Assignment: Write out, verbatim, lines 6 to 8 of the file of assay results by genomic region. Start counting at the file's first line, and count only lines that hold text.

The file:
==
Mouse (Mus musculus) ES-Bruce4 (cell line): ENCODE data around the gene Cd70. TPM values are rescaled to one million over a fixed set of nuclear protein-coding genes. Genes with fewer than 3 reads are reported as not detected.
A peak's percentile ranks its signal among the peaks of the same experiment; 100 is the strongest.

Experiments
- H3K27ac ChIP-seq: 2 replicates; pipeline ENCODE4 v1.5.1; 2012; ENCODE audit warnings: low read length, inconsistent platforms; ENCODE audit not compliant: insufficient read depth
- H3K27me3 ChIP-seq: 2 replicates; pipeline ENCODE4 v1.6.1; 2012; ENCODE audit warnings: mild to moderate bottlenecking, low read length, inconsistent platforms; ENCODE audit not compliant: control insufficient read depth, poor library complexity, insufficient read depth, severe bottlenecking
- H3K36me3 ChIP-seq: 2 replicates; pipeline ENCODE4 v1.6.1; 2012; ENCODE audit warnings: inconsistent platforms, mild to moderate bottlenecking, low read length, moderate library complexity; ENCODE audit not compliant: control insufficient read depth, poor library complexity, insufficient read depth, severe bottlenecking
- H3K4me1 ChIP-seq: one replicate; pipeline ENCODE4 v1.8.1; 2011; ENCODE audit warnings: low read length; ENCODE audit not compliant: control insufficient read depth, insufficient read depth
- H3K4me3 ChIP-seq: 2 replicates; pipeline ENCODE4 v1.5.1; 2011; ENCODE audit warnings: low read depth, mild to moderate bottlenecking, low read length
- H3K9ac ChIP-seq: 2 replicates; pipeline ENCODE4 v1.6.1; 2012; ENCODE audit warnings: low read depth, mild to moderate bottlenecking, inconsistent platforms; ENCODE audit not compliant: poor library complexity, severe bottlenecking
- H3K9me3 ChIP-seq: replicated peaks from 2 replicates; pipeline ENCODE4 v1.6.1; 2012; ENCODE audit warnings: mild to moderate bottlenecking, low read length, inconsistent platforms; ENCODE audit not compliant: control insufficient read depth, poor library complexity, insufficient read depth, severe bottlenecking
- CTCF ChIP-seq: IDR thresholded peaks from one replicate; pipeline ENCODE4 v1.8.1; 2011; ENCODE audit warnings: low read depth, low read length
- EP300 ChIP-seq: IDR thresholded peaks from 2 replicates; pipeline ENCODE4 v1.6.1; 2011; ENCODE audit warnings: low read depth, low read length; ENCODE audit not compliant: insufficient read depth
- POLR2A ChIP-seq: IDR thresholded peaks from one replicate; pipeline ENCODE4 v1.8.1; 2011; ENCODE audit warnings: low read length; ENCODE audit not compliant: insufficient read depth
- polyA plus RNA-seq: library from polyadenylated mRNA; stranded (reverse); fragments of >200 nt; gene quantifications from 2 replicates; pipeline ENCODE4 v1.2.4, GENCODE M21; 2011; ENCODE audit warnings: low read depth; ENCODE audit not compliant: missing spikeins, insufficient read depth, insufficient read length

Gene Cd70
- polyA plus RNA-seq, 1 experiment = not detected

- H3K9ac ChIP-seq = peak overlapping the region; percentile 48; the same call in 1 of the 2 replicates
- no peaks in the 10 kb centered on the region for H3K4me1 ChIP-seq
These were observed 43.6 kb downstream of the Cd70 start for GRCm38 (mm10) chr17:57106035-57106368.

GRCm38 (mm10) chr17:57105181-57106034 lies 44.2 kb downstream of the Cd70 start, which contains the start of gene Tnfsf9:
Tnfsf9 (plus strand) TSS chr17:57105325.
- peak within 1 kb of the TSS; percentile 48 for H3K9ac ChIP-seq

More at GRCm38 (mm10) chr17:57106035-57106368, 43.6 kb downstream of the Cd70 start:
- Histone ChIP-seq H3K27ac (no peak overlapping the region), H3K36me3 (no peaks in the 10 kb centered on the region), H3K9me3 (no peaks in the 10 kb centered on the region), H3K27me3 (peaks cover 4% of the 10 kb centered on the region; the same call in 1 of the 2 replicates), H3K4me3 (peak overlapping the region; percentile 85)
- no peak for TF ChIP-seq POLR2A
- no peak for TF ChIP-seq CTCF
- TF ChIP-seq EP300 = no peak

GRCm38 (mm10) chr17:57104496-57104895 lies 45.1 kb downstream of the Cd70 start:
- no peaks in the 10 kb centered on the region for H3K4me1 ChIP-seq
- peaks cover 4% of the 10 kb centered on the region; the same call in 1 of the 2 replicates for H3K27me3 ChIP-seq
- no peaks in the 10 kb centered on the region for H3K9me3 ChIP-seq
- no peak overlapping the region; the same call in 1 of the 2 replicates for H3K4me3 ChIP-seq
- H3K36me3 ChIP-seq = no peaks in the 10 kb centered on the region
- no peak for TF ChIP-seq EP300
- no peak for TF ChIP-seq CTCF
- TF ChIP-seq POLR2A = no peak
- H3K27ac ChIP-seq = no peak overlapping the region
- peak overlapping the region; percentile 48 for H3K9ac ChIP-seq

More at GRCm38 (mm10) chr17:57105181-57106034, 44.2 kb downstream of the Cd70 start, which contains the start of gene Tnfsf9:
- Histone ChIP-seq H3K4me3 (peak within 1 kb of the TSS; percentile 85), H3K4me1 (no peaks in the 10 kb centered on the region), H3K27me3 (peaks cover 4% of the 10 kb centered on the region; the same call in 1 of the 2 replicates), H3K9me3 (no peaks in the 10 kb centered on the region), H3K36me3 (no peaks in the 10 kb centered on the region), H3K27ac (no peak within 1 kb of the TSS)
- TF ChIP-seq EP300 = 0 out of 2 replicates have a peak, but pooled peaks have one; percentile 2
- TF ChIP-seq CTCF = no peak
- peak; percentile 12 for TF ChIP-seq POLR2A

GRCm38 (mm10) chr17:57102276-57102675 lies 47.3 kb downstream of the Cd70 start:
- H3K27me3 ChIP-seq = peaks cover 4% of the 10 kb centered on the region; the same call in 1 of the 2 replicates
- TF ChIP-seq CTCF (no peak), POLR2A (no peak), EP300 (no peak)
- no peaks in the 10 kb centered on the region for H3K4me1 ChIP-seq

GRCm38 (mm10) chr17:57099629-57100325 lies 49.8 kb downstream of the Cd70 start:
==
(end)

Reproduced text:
- H3K36me3 ChIP-seq: 2 replicates; pipeline ENCODE4 v1.6.1; 2012; ENCODE audit warnings: inconsistent platforms, mild to moderate bottlenecking, low read length, moderate library complexity; ENCODE audit not compliant: control insufficient read depth, poor library complexity, insufficient read depth, severe bottlenecking
- H3K4me1 ChIP-seq: one replicate; pipeline ENCODE4 v1.8.1; 2011; ENCODE audit warnings: low read length; ENCODE audit not compliant: control insufficient read depth, insufficient read depth
- H3K4me3 ChIP-seq: 2 replicates; pipeline ENCODE4 v1.5.1; 2011; ENCODE audit warnings: low read depth, mild to moderate bottlenecking, low read length